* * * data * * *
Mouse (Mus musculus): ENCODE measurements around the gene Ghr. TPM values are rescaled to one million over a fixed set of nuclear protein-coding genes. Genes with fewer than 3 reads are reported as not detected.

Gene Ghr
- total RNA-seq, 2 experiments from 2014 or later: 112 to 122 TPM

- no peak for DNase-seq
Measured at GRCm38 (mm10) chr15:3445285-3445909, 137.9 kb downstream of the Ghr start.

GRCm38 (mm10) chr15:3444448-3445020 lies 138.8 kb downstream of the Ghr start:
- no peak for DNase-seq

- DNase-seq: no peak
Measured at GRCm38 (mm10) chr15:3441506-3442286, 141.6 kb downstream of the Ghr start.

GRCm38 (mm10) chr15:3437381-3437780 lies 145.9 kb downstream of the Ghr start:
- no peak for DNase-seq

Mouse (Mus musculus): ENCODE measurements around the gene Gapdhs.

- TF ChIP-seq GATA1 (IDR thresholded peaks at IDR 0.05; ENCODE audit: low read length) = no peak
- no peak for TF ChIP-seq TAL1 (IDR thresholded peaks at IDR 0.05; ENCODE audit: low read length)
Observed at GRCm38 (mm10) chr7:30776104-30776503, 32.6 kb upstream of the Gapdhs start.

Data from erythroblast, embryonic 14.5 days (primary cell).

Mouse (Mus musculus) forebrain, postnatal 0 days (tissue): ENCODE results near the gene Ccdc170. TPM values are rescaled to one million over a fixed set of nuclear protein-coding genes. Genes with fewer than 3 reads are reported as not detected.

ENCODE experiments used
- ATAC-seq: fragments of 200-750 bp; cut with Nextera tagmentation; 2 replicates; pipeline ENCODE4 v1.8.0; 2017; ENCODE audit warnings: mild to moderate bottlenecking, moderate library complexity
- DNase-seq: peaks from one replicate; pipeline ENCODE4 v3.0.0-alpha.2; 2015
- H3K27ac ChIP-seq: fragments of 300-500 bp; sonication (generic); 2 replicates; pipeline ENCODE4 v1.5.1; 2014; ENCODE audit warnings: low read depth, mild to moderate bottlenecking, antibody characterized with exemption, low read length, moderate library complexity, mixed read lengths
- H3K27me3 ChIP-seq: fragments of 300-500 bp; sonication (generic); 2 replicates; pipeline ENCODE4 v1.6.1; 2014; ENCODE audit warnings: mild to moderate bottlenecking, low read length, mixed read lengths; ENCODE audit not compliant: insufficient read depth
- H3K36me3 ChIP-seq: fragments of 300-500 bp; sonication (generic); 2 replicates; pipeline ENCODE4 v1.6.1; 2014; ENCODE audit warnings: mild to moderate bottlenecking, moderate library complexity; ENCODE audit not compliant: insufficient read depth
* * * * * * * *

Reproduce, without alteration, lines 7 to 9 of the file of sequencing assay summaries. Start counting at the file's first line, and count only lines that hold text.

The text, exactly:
- no peak for DNase-seq

- DNase-seq: no peak
Measured at GRCm38 (mm10) chr15:3441506-3442286, 141.6 kb downstream of the Ghr start.